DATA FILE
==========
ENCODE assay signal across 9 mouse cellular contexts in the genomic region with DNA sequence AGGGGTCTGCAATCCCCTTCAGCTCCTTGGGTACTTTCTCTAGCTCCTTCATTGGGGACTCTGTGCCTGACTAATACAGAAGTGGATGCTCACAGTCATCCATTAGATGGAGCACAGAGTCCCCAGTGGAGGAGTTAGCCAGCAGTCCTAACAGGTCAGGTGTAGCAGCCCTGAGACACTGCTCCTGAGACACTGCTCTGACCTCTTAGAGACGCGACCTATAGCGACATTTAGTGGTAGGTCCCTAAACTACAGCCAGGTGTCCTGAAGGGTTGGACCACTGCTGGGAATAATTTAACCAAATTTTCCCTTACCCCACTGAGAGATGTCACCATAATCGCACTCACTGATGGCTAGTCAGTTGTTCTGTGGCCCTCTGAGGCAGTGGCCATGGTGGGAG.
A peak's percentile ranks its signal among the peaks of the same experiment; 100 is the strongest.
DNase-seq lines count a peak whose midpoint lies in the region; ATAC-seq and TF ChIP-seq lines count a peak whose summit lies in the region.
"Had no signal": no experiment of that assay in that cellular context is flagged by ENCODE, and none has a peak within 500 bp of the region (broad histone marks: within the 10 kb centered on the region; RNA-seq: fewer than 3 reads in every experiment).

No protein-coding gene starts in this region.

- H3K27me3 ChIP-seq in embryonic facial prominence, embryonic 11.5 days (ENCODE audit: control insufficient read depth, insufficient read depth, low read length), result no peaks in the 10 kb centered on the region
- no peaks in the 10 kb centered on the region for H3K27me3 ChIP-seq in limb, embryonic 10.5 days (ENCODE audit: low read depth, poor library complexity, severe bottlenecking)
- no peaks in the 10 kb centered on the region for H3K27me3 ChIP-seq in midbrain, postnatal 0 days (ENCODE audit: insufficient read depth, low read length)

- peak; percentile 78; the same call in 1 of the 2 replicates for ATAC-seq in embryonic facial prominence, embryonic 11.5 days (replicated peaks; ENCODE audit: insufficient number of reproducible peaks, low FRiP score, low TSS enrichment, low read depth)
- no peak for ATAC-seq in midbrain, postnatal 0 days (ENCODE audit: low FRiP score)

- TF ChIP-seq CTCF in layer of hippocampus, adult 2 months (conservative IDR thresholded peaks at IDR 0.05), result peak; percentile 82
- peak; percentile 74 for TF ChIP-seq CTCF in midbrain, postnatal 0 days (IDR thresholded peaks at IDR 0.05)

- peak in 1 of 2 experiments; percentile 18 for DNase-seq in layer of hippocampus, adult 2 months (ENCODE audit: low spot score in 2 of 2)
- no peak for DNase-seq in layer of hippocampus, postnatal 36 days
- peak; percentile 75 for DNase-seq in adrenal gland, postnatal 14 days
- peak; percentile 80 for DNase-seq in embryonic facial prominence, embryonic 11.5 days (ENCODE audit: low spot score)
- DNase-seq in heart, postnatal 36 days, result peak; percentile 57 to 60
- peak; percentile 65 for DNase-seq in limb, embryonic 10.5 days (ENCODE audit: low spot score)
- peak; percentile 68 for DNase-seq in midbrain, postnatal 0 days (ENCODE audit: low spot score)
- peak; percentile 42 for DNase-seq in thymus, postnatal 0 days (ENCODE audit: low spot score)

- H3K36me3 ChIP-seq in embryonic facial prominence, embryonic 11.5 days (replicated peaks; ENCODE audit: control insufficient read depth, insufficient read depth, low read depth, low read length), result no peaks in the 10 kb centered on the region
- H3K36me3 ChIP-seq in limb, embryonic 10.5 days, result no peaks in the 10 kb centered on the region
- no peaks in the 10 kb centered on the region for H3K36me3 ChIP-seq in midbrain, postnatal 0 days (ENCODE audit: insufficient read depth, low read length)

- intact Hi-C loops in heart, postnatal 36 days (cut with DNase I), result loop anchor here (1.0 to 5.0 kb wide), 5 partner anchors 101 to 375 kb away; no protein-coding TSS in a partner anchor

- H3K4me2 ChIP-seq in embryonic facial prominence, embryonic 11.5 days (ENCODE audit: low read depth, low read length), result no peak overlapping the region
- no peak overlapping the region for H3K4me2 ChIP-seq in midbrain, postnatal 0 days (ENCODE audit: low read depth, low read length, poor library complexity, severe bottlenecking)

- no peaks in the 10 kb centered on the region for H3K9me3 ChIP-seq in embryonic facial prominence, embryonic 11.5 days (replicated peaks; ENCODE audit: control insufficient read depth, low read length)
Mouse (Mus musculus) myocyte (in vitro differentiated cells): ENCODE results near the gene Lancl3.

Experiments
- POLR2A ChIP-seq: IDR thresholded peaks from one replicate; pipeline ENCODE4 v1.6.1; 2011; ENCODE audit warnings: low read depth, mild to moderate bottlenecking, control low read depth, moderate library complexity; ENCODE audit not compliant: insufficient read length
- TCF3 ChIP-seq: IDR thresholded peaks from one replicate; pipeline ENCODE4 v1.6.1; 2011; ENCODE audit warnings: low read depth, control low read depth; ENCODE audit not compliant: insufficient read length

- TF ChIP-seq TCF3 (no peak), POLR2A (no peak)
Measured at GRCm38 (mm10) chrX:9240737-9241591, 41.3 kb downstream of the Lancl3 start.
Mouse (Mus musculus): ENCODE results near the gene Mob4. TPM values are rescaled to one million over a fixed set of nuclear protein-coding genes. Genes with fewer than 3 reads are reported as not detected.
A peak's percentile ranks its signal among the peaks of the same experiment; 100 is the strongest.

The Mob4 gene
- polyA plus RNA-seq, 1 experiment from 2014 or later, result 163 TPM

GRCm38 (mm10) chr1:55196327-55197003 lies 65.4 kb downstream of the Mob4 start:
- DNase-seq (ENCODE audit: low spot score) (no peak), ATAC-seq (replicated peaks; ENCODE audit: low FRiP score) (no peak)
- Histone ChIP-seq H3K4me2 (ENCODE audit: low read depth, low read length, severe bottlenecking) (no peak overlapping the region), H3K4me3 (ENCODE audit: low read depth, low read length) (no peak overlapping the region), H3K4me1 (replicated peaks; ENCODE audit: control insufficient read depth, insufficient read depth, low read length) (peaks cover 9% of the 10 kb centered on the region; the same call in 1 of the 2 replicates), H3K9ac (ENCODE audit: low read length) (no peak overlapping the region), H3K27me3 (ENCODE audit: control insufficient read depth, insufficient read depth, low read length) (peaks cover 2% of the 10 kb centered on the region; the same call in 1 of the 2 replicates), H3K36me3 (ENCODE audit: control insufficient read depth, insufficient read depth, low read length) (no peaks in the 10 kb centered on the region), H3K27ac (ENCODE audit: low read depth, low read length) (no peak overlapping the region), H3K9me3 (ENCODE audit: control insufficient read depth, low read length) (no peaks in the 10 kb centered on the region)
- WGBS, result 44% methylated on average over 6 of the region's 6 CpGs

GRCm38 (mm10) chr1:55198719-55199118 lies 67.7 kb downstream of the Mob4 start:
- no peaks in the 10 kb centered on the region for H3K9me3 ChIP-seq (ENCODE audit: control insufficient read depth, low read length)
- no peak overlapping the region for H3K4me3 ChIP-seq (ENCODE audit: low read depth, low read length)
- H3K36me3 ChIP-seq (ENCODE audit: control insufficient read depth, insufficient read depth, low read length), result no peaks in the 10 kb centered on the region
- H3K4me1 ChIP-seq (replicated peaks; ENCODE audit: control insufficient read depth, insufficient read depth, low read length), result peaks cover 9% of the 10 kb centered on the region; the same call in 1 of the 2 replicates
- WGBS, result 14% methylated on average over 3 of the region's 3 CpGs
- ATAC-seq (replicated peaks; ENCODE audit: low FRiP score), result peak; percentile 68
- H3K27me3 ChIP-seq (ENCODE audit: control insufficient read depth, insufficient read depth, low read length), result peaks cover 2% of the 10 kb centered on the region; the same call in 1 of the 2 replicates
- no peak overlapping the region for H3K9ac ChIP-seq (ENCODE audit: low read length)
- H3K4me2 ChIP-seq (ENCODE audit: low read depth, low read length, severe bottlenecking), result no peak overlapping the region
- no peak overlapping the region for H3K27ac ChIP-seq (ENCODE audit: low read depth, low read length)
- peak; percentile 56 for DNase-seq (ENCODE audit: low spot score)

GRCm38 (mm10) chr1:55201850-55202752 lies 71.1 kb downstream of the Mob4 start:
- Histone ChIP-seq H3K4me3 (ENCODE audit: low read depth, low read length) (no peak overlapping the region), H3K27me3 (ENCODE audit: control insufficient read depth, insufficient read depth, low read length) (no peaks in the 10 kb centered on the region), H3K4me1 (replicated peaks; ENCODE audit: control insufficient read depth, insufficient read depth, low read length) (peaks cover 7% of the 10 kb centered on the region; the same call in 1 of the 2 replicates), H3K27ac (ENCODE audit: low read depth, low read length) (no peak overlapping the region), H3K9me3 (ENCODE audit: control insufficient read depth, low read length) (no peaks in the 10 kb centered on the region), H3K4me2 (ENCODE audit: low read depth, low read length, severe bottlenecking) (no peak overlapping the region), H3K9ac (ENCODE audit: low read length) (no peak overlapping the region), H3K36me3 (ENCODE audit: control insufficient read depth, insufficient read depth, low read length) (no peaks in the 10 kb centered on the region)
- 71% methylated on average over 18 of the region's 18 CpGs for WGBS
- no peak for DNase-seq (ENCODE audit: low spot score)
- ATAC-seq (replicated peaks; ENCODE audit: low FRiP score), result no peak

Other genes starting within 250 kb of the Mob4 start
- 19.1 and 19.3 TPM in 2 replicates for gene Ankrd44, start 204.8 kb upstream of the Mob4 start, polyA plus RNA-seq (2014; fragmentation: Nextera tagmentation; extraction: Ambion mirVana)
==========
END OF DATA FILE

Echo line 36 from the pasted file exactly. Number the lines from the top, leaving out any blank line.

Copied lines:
The Mob4 gene